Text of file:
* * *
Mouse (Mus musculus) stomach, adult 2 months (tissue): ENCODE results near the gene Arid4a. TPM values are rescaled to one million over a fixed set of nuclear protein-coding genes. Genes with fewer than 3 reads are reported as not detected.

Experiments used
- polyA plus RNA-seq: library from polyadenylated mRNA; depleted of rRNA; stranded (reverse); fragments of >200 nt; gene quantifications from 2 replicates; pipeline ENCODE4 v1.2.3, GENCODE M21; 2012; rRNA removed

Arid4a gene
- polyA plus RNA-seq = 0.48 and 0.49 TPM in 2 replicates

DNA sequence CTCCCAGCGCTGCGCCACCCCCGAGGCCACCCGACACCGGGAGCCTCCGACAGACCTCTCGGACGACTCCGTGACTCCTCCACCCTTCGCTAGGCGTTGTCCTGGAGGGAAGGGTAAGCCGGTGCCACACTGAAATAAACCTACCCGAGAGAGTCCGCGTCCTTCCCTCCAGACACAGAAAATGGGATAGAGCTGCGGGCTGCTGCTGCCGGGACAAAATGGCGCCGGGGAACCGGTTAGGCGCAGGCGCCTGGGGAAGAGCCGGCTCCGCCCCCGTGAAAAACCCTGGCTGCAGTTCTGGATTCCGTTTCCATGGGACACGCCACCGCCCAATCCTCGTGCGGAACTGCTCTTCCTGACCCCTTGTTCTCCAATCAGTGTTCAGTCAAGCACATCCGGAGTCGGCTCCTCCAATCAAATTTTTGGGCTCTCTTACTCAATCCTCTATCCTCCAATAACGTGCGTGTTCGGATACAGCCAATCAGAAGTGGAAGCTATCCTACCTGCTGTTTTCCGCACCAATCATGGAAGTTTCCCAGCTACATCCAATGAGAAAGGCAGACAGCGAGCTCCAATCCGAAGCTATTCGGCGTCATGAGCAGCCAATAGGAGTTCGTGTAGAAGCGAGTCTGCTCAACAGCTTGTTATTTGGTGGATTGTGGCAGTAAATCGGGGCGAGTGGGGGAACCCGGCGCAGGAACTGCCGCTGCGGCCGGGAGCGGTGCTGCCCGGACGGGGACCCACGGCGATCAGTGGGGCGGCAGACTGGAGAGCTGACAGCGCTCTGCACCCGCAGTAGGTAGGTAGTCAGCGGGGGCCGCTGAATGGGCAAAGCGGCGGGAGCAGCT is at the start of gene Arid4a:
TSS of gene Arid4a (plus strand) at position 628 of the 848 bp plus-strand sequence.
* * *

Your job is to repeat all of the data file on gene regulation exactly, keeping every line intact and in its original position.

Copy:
Mouse (Mus musculus) stomach, adult 2 months (tissue): ENCODE results near the gene Arid4a. TPM values are rescaled to one million over a fixed set of nuclear protein-coding genes. Genes with fewer than 3 reads are reported as not detected.

Experiments used
- polyA plus RNA-seq: library from polyadenylated mRNA; depleted of rRNA; stranded (reverse); fragments of >200 nt; gene quantifications from 2 replicates; pipeline ENCODE4 v1.2.3, GENCODE M21; 2012; rRNA removed

Arid4a gene
- polyA plus RNA-seq = 0.48 and 0.49 TPM in 2 replicates

DNA sequence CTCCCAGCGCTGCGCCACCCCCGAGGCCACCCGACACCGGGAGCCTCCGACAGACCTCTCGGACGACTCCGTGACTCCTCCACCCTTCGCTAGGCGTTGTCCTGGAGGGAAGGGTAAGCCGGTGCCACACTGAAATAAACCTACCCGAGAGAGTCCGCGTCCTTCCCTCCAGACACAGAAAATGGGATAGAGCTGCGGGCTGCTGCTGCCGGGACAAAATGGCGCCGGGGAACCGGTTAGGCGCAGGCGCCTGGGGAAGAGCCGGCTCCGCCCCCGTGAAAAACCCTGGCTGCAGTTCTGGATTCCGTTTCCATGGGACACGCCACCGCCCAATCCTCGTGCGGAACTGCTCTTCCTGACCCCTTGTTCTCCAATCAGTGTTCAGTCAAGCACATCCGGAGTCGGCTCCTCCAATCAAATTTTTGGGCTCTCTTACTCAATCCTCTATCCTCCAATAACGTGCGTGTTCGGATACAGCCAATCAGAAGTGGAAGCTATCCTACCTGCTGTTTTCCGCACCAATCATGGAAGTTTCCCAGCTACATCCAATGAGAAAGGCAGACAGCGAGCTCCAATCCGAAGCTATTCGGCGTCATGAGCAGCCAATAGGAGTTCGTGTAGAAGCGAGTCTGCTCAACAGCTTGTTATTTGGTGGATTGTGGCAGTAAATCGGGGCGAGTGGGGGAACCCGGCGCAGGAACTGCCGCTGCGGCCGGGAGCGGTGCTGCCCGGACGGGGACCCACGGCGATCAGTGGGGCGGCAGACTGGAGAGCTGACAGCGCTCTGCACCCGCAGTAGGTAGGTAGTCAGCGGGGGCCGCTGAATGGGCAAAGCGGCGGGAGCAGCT is at the start of gene Arid4a:
TSS of gene Arid4a (plus strand) at position 628 of the 848 bp plus-strand sequence.